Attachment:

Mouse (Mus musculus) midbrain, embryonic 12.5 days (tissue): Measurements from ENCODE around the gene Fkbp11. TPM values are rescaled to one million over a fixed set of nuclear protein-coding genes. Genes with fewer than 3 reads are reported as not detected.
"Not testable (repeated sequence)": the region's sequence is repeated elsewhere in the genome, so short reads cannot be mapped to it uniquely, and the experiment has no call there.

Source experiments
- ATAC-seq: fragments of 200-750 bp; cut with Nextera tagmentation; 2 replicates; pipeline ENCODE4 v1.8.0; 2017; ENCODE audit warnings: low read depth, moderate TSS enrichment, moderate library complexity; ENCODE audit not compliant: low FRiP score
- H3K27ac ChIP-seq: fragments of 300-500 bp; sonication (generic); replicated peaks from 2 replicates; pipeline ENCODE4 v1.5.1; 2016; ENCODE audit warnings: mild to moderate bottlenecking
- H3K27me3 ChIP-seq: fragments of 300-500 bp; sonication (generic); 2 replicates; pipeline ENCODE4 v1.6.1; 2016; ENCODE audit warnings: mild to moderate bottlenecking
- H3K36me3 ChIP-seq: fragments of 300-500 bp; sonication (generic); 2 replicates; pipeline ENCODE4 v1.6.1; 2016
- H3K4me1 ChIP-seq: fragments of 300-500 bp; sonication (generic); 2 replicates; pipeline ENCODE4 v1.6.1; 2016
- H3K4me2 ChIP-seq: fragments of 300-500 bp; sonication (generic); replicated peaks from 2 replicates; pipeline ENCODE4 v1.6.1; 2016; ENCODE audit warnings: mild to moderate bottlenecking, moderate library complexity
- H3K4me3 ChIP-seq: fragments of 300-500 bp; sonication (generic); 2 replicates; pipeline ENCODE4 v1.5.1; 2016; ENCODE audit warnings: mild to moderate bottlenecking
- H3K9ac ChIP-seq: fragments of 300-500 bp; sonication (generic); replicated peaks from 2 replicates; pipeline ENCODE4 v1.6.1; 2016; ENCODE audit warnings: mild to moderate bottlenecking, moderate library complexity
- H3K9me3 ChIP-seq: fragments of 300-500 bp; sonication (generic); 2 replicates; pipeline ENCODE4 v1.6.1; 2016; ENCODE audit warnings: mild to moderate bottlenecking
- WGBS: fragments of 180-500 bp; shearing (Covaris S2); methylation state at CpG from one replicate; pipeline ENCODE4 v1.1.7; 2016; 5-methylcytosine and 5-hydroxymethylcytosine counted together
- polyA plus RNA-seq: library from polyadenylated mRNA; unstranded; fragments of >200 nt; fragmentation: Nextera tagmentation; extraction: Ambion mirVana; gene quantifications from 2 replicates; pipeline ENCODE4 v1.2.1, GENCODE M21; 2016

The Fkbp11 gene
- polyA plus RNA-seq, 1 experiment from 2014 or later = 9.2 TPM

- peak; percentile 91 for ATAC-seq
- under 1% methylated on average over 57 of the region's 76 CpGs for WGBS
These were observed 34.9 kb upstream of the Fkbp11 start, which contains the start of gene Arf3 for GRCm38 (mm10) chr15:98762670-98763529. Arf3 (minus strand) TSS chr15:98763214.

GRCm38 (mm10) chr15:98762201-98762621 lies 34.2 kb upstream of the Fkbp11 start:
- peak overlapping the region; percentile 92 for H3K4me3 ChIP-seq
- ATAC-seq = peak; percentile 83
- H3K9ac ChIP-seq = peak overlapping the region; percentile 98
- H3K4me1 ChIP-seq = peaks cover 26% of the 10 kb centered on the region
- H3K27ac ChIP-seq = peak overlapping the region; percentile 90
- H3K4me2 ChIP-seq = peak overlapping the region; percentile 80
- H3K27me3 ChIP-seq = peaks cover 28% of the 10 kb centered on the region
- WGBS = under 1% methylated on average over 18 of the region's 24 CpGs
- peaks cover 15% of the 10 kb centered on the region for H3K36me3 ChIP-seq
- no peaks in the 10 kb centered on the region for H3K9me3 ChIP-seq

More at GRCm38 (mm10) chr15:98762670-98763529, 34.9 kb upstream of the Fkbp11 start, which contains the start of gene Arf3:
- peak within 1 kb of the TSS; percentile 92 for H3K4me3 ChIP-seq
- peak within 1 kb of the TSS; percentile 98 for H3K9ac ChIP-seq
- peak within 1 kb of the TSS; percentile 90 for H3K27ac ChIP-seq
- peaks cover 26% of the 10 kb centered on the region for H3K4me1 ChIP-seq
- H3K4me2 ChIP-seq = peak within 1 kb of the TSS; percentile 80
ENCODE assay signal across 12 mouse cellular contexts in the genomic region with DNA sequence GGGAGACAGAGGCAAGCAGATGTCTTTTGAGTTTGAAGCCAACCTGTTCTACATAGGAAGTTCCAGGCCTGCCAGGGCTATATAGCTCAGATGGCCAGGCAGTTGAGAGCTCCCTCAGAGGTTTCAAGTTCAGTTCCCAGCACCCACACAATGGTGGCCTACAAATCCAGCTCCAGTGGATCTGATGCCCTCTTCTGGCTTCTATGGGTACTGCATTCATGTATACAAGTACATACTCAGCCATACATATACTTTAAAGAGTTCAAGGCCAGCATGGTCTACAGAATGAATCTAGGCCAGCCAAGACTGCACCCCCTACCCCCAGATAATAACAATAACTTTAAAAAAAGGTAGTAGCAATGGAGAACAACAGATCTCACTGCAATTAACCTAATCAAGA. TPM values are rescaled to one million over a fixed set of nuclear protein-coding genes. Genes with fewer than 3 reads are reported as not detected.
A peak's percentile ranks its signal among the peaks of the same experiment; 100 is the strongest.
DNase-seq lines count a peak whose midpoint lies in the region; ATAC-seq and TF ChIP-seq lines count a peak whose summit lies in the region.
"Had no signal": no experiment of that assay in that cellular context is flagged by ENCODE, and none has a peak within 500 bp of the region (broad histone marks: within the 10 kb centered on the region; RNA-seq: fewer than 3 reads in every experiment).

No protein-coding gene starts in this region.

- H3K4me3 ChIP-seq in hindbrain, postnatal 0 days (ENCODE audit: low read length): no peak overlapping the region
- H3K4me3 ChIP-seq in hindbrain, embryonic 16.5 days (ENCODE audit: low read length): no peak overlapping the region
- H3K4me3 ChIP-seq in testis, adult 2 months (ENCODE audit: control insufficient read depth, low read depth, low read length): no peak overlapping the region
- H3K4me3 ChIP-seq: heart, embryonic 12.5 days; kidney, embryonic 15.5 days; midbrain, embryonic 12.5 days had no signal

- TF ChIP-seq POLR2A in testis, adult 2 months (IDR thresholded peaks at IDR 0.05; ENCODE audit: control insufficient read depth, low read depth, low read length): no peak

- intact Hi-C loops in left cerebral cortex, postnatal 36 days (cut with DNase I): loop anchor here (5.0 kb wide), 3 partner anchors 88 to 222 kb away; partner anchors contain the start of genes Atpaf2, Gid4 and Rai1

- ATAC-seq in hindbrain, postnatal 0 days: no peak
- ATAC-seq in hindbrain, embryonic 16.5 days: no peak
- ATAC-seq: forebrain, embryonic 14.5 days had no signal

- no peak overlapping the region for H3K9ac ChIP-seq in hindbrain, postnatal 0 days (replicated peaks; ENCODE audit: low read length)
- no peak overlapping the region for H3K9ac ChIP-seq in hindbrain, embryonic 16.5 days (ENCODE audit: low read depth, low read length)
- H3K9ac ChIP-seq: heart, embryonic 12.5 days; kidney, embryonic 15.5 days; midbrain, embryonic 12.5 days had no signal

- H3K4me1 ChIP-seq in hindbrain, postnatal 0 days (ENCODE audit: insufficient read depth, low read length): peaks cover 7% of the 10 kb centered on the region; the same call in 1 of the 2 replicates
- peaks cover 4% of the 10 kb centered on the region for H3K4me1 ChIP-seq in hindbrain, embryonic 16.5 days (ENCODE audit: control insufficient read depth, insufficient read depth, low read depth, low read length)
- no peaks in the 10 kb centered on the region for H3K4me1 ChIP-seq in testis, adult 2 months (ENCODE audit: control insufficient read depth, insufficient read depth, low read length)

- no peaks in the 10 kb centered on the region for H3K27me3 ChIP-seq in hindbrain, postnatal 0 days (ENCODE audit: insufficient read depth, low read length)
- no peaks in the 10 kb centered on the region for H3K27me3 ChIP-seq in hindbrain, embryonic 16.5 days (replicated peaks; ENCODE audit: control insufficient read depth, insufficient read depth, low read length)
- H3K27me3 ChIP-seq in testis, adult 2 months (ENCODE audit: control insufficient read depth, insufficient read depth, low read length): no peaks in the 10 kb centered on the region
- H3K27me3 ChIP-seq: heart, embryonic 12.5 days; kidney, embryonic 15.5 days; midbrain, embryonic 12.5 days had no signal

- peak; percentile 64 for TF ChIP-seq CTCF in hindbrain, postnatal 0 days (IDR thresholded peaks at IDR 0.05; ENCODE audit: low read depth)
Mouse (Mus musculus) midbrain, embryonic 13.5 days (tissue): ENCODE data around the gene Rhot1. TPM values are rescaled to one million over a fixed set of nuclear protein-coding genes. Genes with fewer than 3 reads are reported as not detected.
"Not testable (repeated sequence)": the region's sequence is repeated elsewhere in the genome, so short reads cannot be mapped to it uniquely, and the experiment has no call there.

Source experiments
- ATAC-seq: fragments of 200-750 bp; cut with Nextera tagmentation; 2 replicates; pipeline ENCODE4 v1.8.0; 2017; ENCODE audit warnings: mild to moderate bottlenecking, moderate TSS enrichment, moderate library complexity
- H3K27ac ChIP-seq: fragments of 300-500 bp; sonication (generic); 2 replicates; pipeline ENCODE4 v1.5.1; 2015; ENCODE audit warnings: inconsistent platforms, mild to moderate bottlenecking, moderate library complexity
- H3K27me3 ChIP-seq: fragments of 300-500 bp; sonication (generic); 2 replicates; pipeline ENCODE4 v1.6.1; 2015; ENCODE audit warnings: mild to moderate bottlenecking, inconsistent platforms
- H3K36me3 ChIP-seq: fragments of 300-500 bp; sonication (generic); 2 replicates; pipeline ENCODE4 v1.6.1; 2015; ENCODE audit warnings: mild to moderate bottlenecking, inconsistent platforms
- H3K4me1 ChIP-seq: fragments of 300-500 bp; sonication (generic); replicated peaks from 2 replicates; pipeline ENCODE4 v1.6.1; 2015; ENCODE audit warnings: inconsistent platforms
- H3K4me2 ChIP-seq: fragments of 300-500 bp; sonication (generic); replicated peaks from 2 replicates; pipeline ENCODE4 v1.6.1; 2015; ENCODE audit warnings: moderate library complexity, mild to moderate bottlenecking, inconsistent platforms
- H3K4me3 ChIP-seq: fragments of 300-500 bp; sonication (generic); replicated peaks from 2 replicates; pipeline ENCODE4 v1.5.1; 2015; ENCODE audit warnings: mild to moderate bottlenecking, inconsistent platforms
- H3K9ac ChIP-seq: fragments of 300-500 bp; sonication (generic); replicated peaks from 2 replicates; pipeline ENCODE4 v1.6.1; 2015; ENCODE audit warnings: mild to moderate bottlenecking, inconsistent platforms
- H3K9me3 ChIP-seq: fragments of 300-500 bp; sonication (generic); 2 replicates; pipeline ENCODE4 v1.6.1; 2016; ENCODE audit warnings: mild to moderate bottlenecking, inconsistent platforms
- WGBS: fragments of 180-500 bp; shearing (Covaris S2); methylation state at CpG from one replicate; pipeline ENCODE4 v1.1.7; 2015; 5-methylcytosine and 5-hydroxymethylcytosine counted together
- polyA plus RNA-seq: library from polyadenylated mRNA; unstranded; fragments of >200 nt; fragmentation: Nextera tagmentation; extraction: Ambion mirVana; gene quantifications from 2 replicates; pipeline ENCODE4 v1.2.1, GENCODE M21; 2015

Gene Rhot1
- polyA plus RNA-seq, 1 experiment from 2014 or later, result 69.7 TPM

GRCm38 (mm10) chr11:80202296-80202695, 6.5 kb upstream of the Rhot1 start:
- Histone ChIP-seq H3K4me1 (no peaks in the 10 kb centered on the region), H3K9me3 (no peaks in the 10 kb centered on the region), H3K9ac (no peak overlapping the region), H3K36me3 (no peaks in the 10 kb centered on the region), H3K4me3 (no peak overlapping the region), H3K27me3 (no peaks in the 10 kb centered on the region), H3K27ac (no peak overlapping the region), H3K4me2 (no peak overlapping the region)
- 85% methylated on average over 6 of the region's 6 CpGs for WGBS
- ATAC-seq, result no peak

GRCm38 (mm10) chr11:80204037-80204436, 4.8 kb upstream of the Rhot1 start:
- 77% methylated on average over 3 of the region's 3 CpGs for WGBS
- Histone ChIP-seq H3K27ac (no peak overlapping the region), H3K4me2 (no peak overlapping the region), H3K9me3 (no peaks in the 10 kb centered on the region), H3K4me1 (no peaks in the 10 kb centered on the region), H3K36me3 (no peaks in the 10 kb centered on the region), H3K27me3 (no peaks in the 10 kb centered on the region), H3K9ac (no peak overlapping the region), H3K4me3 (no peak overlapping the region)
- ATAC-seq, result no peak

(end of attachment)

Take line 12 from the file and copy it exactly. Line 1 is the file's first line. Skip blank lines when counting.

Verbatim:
- H3K9me3 ChIP-seq: fragments of 300-500 bp; sonication (generic); 2 replicates; pipeline ENCODE4 v1.6.1; 2016; ENCODE audit warnings: mild to moderate bottlenecking